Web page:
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Boston to Glacier National Park -- done

The Diamond factory folks were fabulous. We were welcomed at 10:00 pm at the London, Ontario airport, the CEO came to visit our campsite to make sure we were having fun, and a swarm of mechanics upgraded, inspected, and tuned up our airplane in less than 1.5 days.

The Midwest was surprisingly rich as always, from the bizarre tourist world of Mackinac Island (no motorized vehicles allowed, except for airplanes) to the downtown airport in Chicago (Meigs Field) to Frank Lloyd Wright's house (Taliesin) in Spring Green, Wisconsin. Our visit to the Winnebago factory in Forest City, Iowa was truly frightening. They had a 2.5-month wait to get an appointment for service and watching the units being slammed together would have given an FAA inspector a heart attack. Richard flew his Mooney in from California to meet us and we spent almost a week together shuttling among two airplanes and the motorhome.

South Dakota was the only US state that I'd not visited. Our favorite town was Mitchell, home of the Corn Palace, which is decorated inside and out with mosaics made from different colors of corn. Western SD was my first encounter with high density altitude air. The plane flies much faster than at sea level and that makes it tough to land, esp. with the gusts and turbulence that are typical in the heat of summer. Every day flying with Brad was a huge learning experience.

"I've never seen so many fat people in my life," said Kyle, after a day or two in Yellowstone. The National Park Service has built hundreds of miles of Interstate-quality highways through the park. These include cloverleaf overpasses and are constantly improved. Not a penny is spent for a bicycle lane though the government does go to the trouble of printing up a brochure explaining about how you'll get killed if you try biking on the park roads (and reminding you that it is illegal to ride a bike on a service road, dirt road, or trail). If you're feeling a bit hot on your drive, you can refresh yourself at one of the 15 shops in Yellowstone National Park that sells beer and hard liquor. They're located about every 20 miles. And don't walk your dog except on paved roads; they're not allowed on trails, even on a leash. Basically the only legal activities in Yellowstone National Park are drinking alcohol and driving a motorized vehicle.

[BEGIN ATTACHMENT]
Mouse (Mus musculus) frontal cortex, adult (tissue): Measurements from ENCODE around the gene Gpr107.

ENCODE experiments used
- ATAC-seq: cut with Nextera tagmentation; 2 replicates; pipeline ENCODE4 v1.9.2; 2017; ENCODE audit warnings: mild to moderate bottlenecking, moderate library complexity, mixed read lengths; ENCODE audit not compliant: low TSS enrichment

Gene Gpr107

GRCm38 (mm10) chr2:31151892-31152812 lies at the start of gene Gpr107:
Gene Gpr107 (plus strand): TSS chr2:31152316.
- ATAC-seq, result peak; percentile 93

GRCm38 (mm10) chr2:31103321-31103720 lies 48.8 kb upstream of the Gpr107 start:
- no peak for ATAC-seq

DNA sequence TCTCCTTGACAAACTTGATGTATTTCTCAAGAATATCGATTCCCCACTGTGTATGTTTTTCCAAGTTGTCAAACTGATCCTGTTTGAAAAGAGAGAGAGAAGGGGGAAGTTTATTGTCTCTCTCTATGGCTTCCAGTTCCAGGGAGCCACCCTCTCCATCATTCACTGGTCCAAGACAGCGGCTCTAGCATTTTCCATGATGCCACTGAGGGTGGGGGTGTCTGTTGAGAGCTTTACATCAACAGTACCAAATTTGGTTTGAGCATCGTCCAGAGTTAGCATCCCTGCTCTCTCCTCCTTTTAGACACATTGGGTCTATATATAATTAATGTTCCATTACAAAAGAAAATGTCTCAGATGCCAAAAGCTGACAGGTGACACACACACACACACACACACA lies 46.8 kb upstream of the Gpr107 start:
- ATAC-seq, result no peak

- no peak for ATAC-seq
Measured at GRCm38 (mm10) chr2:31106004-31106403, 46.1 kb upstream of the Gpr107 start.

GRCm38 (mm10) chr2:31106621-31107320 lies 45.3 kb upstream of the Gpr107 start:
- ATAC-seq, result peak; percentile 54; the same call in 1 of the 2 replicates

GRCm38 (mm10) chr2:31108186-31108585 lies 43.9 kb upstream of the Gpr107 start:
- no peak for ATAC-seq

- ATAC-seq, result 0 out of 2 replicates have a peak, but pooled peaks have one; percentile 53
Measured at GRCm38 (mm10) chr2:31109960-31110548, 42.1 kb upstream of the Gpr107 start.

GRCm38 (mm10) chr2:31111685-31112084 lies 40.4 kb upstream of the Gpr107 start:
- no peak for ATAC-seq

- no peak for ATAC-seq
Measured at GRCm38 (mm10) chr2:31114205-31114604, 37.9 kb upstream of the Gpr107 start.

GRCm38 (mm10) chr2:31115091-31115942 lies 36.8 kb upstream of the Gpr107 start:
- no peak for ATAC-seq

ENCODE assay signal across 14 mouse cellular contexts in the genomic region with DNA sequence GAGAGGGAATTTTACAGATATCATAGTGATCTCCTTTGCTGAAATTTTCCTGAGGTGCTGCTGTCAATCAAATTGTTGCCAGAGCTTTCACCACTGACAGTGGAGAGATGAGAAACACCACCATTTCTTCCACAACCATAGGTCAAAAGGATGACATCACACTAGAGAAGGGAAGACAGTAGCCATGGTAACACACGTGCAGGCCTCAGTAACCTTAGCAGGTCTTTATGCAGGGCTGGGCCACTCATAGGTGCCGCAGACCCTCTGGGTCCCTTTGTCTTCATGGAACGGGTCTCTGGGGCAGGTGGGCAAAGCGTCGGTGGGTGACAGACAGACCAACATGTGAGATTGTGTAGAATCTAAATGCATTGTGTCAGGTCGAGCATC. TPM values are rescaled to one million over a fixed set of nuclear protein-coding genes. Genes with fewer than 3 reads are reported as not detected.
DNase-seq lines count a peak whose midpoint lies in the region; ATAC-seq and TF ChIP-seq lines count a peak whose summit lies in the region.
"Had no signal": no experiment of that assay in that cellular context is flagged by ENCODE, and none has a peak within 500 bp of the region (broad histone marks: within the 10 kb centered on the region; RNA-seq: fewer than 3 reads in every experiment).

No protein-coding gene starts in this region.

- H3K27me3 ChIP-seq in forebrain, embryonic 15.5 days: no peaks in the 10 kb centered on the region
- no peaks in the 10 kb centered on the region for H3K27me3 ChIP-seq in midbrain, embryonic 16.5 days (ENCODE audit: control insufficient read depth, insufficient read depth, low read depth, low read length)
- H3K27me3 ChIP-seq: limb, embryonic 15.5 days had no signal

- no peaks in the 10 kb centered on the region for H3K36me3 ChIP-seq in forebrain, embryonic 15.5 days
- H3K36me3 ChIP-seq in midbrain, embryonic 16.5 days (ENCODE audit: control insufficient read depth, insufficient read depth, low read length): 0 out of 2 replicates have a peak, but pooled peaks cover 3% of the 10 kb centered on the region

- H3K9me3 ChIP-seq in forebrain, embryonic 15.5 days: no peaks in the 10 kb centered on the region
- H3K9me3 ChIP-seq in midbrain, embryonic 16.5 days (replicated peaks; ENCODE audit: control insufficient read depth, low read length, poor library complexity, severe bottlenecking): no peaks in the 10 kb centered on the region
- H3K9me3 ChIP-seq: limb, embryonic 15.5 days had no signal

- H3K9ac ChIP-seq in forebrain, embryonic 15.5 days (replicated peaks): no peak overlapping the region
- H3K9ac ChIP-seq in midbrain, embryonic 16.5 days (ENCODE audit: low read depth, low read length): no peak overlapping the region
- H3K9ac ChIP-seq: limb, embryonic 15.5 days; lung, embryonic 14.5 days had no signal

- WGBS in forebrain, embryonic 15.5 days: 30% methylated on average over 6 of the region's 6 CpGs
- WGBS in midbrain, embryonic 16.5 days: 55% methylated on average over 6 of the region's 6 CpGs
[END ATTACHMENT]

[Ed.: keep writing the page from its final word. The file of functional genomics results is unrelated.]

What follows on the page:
Missoula and Kalispell were good stops for running errands, practicing instrument flying (I'm about 75% done with my IFR training), mountain biking, and soaking up the true Montana spirit.

At Glacier National Park they don't bother printing the brochure warning you against riding a bike. Bicycles are actually banned from the main park road from 10-4 pm and, of course, it is illegal to ride a bike anywhere else in the park. We had a fabulous flight over the park, climing up to 10,500' to get even with the highest peaks and make it over Logan Pass (still closed to automobiles due to late snow).